After enduring the ups and downs of 2010, exchange-traded fund (ETF) investors were hoping to end the year in the black. The market cooperated as the number of positive-performing ETFs, 68, far outstripped the eight funds that had negative performance numbers, according to available Morningstar data, through Nov. 30, 2010.

By early December, overall year-to-date ETF net assets stood at $40 billion. This represented a 27.5% gain, or $8.6 billion of new assets flowing into ETFs, according to the most recent data on money flows from Select Sector SPDRs.

The best-performing sectors generally followed the script of an economic recovery too. According to Select Sector SPDRs, the consumer discretionary category was up 26.3%, industrials were up 23.4% and energy was up 16.1% year to date, through Dec. 7. "It was just a classic recovery, when you look at what was going on in the market," says Dan Dolan, director of wealth management strategies for Select Sector SPDRs. "Economically sensitive sectors took the lead."



The technology sector, surprisingly, did not join its higher-performing peers, Dolan says. That category posted a positive year-to-date number, up 8.9%, and it was up almost 15% over the last three months, but technology ETFs experienced two major periods of volatility throughout the year, including a very bumpy summer.

Traditionally defensive sectors, such as healthcare and utilities, did not end the year well. Healthcare was down 0.3%, and utilities gained just 0.5%, as investors shifted money to support other sectors.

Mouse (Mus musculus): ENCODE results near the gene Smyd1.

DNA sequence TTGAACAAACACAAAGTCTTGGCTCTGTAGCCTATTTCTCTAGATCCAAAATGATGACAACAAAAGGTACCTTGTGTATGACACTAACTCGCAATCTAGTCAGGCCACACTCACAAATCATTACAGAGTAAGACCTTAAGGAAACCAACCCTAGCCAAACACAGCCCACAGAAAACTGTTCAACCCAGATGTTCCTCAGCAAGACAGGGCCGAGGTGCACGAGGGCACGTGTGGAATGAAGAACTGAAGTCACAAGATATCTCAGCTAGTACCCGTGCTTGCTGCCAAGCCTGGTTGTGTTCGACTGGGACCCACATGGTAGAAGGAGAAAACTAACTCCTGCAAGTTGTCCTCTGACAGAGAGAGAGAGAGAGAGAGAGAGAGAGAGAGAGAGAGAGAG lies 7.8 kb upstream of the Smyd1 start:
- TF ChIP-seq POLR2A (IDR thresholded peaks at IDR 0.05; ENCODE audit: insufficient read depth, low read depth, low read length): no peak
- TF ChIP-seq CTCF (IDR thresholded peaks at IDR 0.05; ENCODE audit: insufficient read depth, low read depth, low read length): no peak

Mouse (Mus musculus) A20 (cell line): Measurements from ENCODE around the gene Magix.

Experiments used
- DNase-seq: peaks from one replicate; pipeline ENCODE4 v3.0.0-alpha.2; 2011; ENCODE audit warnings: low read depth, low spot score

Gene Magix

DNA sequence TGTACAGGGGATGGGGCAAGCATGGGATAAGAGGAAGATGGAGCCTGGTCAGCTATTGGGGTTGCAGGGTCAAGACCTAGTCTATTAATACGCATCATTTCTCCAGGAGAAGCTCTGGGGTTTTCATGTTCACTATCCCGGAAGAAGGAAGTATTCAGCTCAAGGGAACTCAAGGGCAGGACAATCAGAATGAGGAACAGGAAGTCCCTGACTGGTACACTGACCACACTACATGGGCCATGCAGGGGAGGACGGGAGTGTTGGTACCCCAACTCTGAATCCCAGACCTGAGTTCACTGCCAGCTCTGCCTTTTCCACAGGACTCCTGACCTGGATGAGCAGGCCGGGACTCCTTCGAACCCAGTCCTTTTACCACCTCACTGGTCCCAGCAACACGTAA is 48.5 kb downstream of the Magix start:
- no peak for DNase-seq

Dolan says it was no surprise that healthcare ETFs did not share in the year-to-date upswing, given the continuing uncertainty in the sector. Utilities should have done better, however, because that group of funds offers a dividend yield of about 4.07%, the highest among ETFs. If President Barack Obama and Republican lawmakers decide to keep the dividend tax at 15% instead of the higher ordinary income rate, that might make the sector more attractive to investors, Dolan says. The measure had not been finalized at press time.



Even ETFs linked to foreign stocks lost some of their luster. Predictably, equity ETFs indexed to European stocks were down 3.6%, as the European Union approved an $89 billion bailout for the Irish banking system and rumors of a similar remedy for Portugal began circulating.

Emerging-market bond ETFs were one bright spot among global ETF bets, however. That group was up 12.6%, and the Wisdom Tree Emerging Market Local Debt Fund (ELD), capitalized on the category's popularity. Launched in early August, the fund has already accumulated $374 million in assets under management.

"One of the hottest areas out there is emerging-market debt," explains John Gabriel, an ETF analyst at Chicago-based Morningstar. "Global debt is generally looking to diversify away from the U.S. dollar."

Although ETFs exhibited signs of a broad-based recovery, analysts and investors alike expressed caution. In early December, unemployment remained high, at 9.8%. If that keeps up, says Dolan, it could endanger the consumer discretionary category's healthy performance. For their part, investors continue to embrace fixed-income investments. High-yield bonds fared especially well, up 9.8% year to date.

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